In the last decade, a major theme in the exchange of ideas among Black Americans has been to articulate a more inclusive definition of Blackness that can account for the diversity of the Black experience in the United States (Brown, 2017; Thomas, 2020). The gift of Blackness is an expansive notion of family -- family beyond blood and law, “play cousins,” and “fictive kin” (Birdsong, 2020, p. 19). It’s finding home in multiple houses, defying patriarchy and traditional unions (Brown, 2017). Many of the practices that are becoming more acceptable -- desirable even -- and mainstream when it comes to family are practices Black people in America have been doing for hundreds of years (Drew and Wortham, 2020). Despite attempts to keep Black people from one another, and false accusations of brokenness and dysfunction, we have insisted on making family with whomever we love and care for (Birdsong, 2020).

In 2019, I attended the Division 39: Society for Psychoanalysis and Psychoanalytic Psychology Spring Conference hosted by the American Psychological Association (APA). Mid-way through the conference, I had the opportunity to attend a panel specifically for multiracial clinicians and clinicians-in-training. The panelists, all senior, multiracial clinicians, spoke candidly about their feelings of isolation and confusion in clinical spaces focused on monoracial identity narratives.

Towards the end of the discussion, a Biracial woman in the audience with African American and European ancestry, described her experience as a multiracial clinician-in-training as feeling like a living Rorschach for everyone’s racialized projections.

Tears began to flow freely down my cheeks, as I simultaneously felt a deep sense of recognition and sorrow in that conference room. Recognition, for finally, after 28 years of life, sitting in a space where I was surrounded by other multiracial people; where I did not have to explain or justify my existence and could just belong. And sorrow, that these discussions and spaces where multiracial people feel a sense of total acceptance are so far and few between.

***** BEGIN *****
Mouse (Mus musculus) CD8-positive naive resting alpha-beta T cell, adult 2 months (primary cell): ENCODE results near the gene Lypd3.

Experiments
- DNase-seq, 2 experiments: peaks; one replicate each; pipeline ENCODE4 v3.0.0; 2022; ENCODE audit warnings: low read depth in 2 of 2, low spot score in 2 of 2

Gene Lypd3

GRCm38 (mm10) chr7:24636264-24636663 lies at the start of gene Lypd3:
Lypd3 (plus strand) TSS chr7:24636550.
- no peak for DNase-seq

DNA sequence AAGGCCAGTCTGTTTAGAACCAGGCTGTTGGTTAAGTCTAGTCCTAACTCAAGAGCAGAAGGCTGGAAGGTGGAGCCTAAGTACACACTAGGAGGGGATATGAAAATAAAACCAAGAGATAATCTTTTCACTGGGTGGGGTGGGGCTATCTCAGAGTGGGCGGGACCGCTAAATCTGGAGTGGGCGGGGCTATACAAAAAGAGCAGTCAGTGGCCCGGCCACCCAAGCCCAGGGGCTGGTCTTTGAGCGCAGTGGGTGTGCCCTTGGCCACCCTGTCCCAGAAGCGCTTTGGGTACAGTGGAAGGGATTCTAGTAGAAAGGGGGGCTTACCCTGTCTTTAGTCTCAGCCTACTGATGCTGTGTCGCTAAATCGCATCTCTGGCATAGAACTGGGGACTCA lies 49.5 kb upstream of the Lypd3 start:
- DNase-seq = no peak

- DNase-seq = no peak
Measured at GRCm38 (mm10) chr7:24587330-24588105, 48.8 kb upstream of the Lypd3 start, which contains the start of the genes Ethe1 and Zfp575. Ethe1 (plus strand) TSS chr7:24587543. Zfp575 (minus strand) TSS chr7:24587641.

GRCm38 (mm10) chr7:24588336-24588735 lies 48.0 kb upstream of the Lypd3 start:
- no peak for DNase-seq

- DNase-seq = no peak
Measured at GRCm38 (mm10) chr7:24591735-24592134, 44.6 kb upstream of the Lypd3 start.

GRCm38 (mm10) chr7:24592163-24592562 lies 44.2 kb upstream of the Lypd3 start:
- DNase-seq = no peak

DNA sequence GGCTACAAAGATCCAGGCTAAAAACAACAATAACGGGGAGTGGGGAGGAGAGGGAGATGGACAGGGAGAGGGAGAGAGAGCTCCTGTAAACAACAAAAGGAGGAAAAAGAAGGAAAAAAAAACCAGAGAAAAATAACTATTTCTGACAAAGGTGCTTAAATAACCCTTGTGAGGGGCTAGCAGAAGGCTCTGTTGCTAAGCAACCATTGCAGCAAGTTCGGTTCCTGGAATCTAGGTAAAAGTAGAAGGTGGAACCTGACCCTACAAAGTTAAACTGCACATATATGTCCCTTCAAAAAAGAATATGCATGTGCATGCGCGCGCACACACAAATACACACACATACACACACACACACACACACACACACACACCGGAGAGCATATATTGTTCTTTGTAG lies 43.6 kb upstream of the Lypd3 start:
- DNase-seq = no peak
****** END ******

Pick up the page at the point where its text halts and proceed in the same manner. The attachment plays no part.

Possessing a marginal identity is a pathway to acquiring a resistant consciousness to monoraciality (Root, 2002). This identity can be a catalyst for multiracial individuals, particularly women, to reveal embedded and socially constructed notions about race in the United States and across the world. Collins (1986) discusses Black women existing in a traditionally white and male space. Similarly, mixed race women exist in a world geared towards monoracial identification (Daniel et al. 2014; Jordan 2014). Negotiating between separate racial and ethnic identities, as multiracial women, often forces the individual to notice flawed societal ideas about race (Rockquemore & Brunsman, 2009). Being forced to confront entrenched ideas of race is an avenue for mixed race individuals to see how race is socially constructed rather than biologically determined, and put us on a path towards monoracial resistance (Daniel at al. 2014).

This work is messy. exhausting. painful. But also beautiful. exciting. limitless. and necessary.

This week’s mixtape is committed to Blackness as Vastness. To the expansiveness of identities. Let’s continue to have these discussions. To reach out for support. To share resources. To care.

Liberate & Celebrate!